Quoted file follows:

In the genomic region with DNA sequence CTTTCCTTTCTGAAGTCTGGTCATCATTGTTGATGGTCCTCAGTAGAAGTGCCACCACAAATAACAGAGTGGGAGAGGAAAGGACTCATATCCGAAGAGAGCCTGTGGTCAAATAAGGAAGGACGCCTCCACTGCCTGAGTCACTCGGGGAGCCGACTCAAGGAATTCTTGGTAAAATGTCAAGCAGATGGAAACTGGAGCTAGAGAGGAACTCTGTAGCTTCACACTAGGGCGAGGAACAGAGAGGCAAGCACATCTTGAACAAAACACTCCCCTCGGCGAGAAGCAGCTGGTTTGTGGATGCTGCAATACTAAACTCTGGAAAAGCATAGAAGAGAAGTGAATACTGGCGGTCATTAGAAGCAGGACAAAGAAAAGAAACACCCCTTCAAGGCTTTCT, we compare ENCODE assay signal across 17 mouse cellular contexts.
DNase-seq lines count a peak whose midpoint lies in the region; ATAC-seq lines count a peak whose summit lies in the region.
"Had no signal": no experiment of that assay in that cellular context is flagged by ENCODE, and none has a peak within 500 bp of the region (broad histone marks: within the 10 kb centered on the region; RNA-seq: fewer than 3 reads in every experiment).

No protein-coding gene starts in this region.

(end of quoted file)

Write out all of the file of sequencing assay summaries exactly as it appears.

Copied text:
In the genomic region with DNA sequence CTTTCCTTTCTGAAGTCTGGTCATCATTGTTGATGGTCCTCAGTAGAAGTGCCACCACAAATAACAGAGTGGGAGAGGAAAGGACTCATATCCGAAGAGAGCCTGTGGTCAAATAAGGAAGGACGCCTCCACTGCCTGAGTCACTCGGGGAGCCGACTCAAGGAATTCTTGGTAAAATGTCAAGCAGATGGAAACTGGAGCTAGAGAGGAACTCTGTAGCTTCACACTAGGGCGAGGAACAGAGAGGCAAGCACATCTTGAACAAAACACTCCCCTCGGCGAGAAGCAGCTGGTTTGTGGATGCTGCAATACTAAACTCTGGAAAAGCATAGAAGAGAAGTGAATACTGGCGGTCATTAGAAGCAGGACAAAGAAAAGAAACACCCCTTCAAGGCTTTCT, we compare ENCODE assay signal across 17 mouse cellular contexts.
DNase-seq lines count a peak whose midpoint lies in the region; ATAC-seq lines count a peak whose summit lies in the region.
"Had no signal": no experiment of that assay in that cellular context is flagged by ENCODE, and none has a peak within 500 bp of the region (broad histone marks: within the 10 kb centered on the region; RNA-seq: fewer than 3 reads in every experiment).

No protein-coding gene starts in this region.